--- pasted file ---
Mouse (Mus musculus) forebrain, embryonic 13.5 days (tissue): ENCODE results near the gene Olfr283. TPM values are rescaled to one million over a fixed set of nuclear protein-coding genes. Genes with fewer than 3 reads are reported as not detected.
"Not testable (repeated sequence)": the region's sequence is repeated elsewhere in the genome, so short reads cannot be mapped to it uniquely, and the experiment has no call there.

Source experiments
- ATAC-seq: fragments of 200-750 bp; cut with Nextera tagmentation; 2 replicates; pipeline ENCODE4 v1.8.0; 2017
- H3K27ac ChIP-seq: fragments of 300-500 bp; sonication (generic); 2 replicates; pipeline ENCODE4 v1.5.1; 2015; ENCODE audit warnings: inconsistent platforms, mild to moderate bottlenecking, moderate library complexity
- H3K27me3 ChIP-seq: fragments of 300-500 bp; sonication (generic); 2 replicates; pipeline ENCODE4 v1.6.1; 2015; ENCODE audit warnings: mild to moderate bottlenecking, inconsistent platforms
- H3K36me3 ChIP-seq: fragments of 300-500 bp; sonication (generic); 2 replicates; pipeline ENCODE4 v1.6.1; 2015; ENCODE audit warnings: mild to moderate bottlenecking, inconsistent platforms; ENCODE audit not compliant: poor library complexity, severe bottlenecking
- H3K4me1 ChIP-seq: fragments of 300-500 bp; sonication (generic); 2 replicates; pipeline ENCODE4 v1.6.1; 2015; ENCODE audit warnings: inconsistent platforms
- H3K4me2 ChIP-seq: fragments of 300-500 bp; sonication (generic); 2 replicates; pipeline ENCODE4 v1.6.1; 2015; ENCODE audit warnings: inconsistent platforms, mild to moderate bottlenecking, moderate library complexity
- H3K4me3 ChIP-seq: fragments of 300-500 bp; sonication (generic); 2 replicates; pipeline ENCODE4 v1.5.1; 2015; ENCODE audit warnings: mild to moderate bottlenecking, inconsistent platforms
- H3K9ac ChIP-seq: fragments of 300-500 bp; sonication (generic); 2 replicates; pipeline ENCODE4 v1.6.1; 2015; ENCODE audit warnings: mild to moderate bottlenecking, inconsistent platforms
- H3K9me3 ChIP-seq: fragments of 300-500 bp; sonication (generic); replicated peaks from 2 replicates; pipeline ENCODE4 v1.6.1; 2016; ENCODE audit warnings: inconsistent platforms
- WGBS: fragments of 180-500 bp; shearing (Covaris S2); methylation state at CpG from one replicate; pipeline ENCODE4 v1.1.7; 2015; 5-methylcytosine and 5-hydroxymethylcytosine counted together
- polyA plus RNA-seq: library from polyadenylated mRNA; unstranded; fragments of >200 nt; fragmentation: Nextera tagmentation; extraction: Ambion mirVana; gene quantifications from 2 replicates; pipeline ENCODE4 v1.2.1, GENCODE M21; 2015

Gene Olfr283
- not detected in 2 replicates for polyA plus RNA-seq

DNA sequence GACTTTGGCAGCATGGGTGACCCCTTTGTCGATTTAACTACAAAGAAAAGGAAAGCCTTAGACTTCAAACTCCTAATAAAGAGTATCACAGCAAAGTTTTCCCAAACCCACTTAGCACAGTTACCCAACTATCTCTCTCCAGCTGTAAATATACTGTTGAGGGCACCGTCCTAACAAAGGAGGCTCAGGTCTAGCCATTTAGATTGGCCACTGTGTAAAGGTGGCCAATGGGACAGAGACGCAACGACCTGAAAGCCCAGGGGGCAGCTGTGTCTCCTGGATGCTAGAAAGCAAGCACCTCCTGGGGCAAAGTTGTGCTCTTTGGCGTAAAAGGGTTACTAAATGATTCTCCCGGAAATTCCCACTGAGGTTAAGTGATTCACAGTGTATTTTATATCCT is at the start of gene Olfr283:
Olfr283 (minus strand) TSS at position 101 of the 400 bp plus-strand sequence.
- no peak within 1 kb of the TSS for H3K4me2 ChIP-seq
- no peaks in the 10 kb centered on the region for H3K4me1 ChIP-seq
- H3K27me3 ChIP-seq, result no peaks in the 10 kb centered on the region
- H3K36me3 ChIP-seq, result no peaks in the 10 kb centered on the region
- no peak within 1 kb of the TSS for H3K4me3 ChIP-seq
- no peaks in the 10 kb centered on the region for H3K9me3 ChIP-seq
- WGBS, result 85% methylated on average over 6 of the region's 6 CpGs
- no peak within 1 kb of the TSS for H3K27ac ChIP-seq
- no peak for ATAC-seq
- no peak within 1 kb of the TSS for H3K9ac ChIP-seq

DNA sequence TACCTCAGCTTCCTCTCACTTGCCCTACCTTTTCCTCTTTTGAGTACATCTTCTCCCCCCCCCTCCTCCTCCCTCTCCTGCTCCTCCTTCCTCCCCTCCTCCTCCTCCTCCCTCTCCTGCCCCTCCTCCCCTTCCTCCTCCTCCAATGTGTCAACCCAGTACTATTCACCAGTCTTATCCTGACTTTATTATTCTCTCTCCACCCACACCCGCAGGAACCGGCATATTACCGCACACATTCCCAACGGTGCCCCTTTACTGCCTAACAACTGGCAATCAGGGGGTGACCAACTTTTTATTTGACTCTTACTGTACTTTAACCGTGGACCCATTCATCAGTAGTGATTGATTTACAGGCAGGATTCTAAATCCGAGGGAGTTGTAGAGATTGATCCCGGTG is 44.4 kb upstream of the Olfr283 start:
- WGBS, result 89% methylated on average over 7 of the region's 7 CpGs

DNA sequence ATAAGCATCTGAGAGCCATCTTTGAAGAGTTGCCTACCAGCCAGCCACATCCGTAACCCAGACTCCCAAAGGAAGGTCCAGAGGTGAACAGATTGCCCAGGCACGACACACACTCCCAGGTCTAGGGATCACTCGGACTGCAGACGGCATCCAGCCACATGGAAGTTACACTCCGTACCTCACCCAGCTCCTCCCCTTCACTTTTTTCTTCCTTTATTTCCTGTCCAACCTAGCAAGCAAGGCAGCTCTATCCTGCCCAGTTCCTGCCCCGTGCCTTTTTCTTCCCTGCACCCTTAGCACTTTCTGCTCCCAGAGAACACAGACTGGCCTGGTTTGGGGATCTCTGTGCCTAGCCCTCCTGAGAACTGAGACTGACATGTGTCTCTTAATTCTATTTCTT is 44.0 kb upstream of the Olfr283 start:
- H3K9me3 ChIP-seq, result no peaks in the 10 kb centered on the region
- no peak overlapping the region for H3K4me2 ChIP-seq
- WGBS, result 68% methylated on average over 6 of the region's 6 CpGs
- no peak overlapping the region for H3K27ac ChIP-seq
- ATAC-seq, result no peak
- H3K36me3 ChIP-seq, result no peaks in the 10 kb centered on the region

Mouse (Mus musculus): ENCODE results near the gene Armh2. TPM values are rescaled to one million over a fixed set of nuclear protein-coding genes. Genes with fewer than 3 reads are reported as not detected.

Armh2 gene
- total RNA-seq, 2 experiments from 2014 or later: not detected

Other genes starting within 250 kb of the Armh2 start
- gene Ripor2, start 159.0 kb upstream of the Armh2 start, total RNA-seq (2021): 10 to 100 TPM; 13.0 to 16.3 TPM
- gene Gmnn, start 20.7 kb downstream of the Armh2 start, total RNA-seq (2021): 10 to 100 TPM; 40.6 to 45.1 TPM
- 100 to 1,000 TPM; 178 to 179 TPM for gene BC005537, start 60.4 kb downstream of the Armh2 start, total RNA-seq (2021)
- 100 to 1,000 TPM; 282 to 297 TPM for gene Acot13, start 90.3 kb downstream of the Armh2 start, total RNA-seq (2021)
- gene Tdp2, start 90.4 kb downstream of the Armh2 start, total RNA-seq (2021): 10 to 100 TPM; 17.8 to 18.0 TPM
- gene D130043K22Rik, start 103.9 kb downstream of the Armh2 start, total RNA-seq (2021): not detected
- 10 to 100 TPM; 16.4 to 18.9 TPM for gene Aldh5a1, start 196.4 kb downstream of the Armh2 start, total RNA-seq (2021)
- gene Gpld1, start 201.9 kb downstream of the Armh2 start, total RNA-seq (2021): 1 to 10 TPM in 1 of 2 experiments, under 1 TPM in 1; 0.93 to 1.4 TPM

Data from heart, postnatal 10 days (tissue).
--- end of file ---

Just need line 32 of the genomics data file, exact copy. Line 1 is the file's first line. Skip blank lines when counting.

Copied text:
- H3K9me3 ChIP-seq, result no peaks in the 10 kb centered on the region